Investors have all but given up on Puma Biotechnology (NASDAQ:PBYI), which is really saying something. Two short years ago, the company's lone drug product, Nerlynx, was expected to generate peak annual sales of at least $1.25 billion. Wall Street analysts had price targets as high as $125 per share -- and the stock actually exceeded that level. 

But the market got a little ahead of itself. After earning a surprisingly broad approval from the U.S. Food and Drug Administration (FDA) relative to its checkered tolerability and efficacy profile, Nerlynx got off to a slow start as a drug for boosting survival rates in women who had breast cancer. Investors eventually learned that patients have struggled to remain on treatment for the approved 12-month regimen, which explains its difficulty growing revenue and why its shares sit lower than $8 now.

That also makes the next quarterly update in early November very important for investors.

A nervous man in a suit reviewing papers.

Image source: Getty Images.

Can Nerlynx overcome its weaknesses?

The growth story for Nerlynx began to unravel after the first-quarter 2019 earnings conference call. That update provided the first glimpse into the drug's trajectory after its first year of being on the market. Since it's only approved to be used for 12 months, the update provided a better picture of new prescriptions and the willingness of experienced doctors to prescribe Nerlynx to patients. The results weren't promising.

Many patients who receive Nerlynx discontinue treatment, usually in the first month, due to side effects. An estimated 18% of patients discontinued treatment due to severe diarrhea, although 44.5% of patients stopped treatment for any reason including diarrhea. 

A high discontinuation rate certainly complicated the drug's reputation among doctors who had already questioned its value proposition. Nerlynx costs over $10,000 per month and provides a relatively small survival benefit to a small population of patients. 

That hasn't deterred Puma Biotechnology. It had been exploring combining Nerlynx with multiple anti-diarrheals (the initial label approved the use of loperamide) to improve tolerability. Interim data from the control phase 2 trial showed that a combo of Nerlynx, loperamide, and budesonide dropped the discontinuation rate due to diarrhea from 18% to 11%. The discontinuation rate for any reason dropped from 44.5% to 20.3%.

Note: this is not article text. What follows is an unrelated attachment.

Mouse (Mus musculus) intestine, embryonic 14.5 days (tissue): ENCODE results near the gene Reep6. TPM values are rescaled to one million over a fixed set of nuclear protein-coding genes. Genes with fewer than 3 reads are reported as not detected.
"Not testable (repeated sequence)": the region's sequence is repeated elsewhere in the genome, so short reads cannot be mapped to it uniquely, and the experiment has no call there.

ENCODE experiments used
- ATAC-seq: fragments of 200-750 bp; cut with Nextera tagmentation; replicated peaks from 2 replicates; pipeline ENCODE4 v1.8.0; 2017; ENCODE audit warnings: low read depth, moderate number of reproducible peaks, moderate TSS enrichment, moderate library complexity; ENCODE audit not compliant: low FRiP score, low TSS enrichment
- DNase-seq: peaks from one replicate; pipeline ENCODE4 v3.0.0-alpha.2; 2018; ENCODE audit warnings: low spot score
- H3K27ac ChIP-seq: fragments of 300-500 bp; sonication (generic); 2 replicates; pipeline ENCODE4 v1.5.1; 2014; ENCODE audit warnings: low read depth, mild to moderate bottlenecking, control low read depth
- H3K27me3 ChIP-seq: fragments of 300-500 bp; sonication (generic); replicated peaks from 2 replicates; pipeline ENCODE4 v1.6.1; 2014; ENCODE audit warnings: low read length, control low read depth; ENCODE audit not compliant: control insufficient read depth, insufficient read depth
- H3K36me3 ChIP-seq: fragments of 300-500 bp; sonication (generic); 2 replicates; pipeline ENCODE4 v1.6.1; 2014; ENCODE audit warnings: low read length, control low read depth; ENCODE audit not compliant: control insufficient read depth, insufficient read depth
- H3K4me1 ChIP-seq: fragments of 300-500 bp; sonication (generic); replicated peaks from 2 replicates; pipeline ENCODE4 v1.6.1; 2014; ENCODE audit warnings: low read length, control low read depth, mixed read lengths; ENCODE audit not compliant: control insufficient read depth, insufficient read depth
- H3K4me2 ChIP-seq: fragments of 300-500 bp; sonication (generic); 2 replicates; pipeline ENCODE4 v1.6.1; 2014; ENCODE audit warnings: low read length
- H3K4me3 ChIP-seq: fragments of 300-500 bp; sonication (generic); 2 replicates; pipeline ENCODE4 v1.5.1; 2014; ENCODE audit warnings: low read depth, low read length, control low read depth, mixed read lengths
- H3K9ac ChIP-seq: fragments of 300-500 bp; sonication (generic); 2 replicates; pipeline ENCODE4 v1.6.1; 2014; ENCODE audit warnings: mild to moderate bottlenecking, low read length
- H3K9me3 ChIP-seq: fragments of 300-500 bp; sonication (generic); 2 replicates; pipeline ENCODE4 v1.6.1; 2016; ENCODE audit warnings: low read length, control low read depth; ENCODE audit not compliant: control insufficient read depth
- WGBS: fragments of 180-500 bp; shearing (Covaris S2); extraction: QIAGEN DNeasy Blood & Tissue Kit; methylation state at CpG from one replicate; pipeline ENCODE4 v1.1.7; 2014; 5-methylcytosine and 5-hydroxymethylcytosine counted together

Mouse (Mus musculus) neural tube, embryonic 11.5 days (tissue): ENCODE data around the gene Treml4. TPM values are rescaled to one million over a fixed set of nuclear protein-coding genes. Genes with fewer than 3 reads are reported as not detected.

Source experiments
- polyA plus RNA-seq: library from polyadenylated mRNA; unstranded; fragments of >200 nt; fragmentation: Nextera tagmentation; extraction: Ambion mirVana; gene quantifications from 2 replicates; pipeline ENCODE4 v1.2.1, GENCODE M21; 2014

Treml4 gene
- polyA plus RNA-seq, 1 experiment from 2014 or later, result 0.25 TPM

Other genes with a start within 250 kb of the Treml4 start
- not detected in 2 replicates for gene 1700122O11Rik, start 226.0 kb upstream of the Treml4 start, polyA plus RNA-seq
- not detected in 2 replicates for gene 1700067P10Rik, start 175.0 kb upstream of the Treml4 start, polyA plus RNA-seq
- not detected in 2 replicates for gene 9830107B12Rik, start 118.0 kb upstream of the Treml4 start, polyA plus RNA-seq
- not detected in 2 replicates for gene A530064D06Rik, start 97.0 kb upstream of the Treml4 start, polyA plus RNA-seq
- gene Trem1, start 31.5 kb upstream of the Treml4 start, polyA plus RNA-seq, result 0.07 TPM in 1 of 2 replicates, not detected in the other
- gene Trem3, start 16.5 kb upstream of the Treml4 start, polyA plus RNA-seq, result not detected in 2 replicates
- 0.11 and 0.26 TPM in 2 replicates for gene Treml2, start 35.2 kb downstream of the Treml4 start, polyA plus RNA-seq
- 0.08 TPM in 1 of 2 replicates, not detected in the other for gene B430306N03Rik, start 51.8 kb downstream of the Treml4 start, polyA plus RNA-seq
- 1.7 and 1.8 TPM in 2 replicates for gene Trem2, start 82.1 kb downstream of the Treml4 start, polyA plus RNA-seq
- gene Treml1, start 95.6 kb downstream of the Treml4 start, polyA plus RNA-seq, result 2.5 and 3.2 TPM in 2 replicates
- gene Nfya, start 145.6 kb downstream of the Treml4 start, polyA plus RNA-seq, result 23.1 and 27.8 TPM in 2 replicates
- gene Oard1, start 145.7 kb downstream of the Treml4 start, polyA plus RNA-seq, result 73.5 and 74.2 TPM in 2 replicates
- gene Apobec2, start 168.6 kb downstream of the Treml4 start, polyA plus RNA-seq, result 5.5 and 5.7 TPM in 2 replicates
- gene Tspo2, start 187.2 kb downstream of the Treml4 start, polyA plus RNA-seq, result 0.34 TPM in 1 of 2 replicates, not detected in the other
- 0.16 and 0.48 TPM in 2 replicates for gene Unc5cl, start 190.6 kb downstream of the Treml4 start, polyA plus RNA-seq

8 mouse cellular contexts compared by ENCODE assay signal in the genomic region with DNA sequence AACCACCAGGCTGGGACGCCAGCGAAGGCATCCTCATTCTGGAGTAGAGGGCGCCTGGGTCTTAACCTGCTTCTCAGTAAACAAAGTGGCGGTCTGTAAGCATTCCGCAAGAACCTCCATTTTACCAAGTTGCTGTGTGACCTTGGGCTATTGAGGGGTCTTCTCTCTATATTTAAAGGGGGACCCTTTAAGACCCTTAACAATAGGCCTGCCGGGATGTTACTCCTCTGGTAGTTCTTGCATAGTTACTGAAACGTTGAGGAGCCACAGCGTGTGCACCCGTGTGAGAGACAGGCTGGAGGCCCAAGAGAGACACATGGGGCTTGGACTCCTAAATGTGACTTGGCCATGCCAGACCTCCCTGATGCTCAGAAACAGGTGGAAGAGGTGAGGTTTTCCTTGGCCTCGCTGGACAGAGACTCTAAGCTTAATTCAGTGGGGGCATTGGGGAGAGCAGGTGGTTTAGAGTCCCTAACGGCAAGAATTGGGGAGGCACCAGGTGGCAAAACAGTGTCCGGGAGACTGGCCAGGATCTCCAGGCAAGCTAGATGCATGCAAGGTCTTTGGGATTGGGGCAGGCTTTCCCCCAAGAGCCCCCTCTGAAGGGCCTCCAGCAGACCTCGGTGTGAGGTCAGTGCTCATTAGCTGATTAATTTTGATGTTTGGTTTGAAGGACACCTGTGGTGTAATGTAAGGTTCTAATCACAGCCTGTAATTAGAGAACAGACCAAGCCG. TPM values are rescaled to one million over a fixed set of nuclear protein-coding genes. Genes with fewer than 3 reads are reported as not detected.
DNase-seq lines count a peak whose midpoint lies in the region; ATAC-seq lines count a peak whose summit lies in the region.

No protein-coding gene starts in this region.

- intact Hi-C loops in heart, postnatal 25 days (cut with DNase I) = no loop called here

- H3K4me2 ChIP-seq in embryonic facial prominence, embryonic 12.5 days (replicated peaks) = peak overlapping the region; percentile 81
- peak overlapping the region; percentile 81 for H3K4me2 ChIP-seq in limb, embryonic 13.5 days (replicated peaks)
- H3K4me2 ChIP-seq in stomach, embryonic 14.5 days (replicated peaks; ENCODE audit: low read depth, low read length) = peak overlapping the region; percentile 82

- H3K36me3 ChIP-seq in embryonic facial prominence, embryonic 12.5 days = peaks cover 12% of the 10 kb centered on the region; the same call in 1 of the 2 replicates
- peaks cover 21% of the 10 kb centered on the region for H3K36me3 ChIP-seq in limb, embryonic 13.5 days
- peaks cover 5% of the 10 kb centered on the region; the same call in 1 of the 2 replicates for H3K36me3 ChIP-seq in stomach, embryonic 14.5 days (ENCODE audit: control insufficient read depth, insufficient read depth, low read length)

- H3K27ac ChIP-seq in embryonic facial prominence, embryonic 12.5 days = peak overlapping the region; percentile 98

In early October, the FDA approved a label supplement including the new side effect data for the combination. Puma Biotechnology is hopeful that will increase awareness among doctors and patients of solutions to treat the most common side effect, allowing patients to finish treatment. Will it be enough? 

A patient and doctor having a discussion at a table.

Image source: Getty Images.

Investors are taking a wait-and-see approach

Despite what might be viewed as a rare positive development for the company, shares have fallen 31% since the announcement of the label supplement approval. Perhaps investors are simply taking a wait-and-see approach, or perhaps Wall Street was expecting to see a greater reduction in diarrhea-related discontinuations in the new combination including budesonide. 

Either way, management will need to provide more details on the upcoming third-quarter 2019 earnings conference call. Providing strong guidance for fourth-quarter 2019 or full-year 2020 product revenue would help to give investors a little more confidence in the company's only drug product.

Leading up to the next quarterly update, some investors may be tempted to think of Puma Biotechnology as a value stock. The company is valued at less than $300 million, which works out to about three times the expected product revenue for the year. That's a relative bargain, but it's important to remember the overall context, including struggling efforts to grow product revenue and money-losing operations.

The pharmaceutical stock could very well turn out to be a bargain, especially if the new anti-diarrheal combo can stem the tide of discontinuations. But if the label supplement doesn't do the trick, then investors will be grinding it out much longer while the company slowly inches its way to break-even operations. Simply put, it's much better to wait for the next update -- and likely several more -- before considering adding Puma Biotechnology to your portfolio.